Today in Literary History -September 12, 1869 – Peter Mark Roget, compiler of “Roget’s Thesaurus” dies

Peter Mark Roget, the British physician, inventor, scientist, and lexicographer who late in life published his enduring magnum opus Roget’s Thesaurus, died on September 12, 1869, at the age of 90, while on vacation in the Malvern Hills.

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Roget was a remarkable Victorian figure with wide interests and a long list of medical and scientific achievements even before he became a household word in 1852 after publishing his Thesaurus at the age of 73. (Roget himself has by now basically become a synonym for Thesaurus.)

The son of a Geneva-born pastor, Roget grew up in London’s tight-knit French-speaking Huguenot Protestant community.

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His family, unfortunately, had a strong strain of mental illness on his mother’s side. His grandmother, mother, sister, and daughter all suffered from versions of paranoia, schizophrenia or depression.

After his father’s death, when Roget was only four years old, he was taken under the wing of his mother’s brother, Samuel Romilly, a prominent member of Parliament who led anti-slavery and pro civil rights campaigns.

Romilly also suffered from depression and died in Roget’s arms by suicide, having cut his throat shortly after his wife’s death.

Roget himself suffered from life-long depression and paranoia. He also seems to have suffered from Obsessive Compulsive Disorder, as shown by his ritual counting and obsession with symmetry.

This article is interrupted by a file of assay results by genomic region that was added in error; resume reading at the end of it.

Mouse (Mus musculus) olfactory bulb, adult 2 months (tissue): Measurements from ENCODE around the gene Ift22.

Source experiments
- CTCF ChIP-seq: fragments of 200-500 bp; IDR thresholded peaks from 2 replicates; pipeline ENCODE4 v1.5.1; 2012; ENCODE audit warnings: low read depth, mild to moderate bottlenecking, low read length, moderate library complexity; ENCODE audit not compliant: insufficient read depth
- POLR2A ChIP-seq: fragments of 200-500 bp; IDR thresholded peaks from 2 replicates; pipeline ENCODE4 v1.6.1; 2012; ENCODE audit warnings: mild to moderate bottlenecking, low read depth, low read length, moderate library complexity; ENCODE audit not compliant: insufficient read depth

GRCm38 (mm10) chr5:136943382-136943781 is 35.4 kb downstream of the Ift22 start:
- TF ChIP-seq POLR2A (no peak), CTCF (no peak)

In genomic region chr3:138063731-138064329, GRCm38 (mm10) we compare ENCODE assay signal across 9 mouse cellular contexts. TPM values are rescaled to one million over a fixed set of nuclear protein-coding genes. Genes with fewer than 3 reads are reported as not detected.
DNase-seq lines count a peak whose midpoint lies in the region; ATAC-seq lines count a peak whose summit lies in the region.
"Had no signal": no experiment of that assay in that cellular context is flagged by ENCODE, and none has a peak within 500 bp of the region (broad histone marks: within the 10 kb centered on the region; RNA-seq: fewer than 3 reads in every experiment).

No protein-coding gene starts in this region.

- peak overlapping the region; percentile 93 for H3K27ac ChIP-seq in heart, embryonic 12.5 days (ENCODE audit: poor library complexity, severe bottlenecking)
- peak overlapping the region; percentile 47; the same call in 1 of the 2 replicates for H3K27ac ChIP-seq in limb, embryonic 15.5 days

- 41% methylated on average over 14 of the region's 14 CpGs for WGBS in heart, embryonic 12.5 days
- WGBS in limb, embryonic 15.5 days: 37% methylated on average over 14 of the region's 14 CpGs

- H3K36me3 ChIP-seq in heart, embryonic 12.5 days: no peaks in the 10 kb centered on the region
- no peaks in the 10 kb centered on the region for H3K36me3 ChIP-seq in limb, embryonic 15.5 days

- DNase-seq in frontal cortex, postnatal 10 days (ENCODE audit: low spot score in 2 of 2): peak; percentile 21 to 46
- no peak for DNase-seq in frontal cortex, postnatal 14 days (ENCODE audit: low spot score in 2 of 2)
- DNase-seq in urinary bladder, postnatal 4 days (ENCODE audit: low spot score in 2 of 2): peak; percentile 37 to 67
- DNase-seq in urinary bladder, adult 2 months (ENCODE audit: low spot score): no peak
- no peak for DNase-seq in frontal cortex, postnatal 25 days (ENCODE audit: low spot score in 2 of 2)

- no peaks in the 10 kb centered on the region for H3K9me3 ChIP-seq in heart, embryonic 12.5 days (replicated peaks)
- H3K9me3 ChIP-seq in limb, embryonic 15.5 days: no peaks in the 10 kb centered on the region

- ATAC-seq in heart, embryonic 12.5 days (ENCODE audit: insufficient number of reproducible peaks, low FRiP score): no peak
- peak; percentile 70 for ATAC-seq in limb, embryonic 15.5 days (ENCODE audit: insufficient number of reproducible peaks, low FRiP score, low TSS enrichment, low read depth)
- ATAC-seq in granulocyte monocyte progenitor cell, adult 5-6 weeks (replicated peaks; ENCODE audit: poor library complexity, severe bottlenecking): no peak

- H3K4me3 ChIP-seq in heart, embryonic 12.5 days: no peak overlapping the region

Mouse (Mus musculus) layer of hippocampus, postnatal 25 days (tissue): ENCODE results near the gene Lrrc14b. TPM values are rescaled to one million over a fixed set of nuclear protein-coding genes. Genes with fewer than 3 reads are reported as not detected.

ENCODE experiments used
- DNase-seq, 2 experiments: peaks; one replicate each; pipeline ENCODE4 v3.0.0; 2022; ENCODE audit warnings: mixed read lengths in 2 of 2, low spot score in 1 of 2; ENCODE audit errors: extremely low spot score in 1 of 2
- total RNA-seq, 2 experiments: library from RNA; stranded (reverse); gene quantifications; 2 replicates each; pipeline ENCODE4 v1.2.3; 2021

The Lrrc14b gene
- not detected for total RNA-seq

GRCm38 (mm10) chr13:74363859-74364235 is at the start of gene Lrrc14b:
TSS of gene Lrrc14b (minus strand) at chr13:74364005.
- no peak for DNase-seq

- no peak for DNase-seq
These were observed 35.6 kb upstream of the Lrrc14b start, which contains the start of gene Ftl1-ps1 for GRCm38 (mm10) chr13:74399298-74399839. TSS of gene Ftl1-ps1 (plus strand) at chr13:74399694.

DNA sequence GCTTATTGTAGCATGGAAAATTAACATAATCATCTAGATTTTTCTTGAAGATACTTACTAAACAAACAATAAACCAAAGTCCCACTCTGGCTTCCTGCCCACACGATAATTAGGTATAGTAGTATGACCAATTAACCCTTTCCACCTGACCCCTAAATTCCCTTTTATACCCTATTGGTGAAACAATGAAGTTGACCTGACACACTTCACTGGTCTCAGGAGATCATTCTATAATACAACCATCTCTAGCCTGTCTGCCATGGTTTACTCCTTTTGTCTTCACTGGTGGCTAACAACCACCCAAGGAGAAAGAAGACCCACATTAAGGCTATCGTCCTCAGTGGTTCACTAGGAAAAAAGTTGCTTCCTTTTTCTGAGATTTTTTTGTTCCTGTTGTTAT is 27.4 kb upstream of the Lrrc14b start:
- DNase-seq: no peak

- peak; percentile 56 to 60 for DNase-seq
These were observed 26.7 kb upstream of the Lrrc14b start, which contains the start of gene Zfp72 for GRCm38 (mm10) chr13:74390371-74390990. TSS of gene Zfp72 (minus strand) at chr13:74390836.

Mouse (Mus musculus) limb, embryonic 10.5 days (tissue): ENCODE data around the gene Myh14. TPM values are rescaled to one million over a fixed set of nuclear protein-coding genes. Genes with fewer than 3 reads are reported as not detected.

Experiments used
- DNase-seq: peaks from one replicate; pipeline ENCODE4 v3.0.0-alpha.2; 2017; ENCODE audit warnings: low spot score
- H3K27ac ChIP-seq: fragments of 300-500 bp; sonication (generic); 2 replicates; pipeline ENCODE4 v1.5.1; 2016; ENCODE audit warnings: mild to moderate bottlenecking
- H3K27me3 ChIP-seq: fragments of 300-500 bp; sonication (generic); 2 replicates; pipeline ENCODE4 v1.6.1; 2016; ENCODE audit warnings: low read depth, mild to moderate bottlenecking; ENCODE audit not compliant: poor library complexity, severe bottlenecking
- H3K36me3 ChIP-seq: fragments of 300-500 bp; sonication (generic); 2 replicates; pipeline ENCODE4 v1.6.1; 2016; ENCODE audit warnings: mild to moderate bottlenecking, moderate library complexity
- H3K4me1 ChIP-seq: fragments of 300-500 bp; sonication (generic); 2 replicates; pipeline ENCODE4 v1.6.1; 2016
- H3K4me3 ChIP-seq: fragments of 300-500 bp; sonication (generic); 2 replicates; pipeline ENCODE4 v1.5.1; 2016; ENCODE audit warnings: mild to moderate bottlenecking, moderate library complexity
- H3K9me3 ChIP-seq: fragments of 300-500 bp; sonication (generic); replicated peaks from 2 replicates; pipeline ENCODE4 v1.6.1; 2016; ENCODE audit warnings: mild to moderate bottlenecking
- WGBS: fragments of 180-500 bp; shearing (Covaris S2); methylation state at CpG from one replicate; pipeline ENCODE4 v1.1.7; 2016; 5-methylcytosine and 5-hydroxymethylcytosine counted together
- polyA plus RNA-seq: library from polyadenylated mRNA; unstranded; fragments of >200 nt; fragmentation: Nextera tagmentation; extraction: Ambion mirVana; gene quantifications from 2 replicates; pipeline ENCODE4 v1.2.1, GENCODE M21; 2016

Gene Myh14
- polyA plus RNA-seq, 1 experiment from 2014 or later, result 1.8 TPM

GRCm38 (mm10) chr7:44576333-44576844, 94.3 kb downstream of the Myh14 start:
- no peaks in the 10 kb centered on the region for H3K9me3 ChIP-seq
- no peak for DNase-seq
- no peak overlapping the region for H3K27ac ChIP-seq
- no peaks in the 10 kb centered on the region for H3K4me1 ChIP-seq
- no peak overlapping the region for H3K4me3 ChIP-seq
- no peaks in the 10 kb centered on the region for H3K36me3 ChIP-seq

Some people suggest that were he alive today Roget might be considered to be on the high-functioning end of the Asperger’s Syndrome spectrum.

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Making lists and elaborate cross-classifications became an important coping mechanism for Roget from childhood on. It helped him combat his darker periods, and allowed him to make order out of the chaos around him.

His obsessions with classification and order were also assets in Roget’s medical and scientific careers.

Roget played a part in the invention of the slide rule, which uses his algorithm to calculate the roots and powers of numbers.

He had an interest in the study of optics, and his paper showing that the human eye can retain images for up to 16 seconds, despite interuptions, helped in the later invention of motion picture photography. (He also improved the kaleidoscope.)

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He retired from his medical and scientific pursuits at the age of 60 to re-dedicate himself to the enormous undertaking that he had first begun in his 20s — compiling his Thesaurus, a cross-referenced list of related words and synonyms.

He finally published his book, under the full title Thesaurus of English Words and Phrases, Classified and Arranged so as to Facilitate the Expression of Ideas and Assist in Literary Composition, 12 years later.

It was an immediate success and went through 28 printings by the time of Roget’s death. It hasn’t been out of print since then and by its 150th anniversary in 2002 had sold 32 million copies.

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The Thesaurus was regularly updated for years by Roget’s son and grandson and continues to grow with each successive edition.

The calculator killed the slide-rule in the 1970s, but Roget’s Thesaurus continues to live on even in the Internet era.

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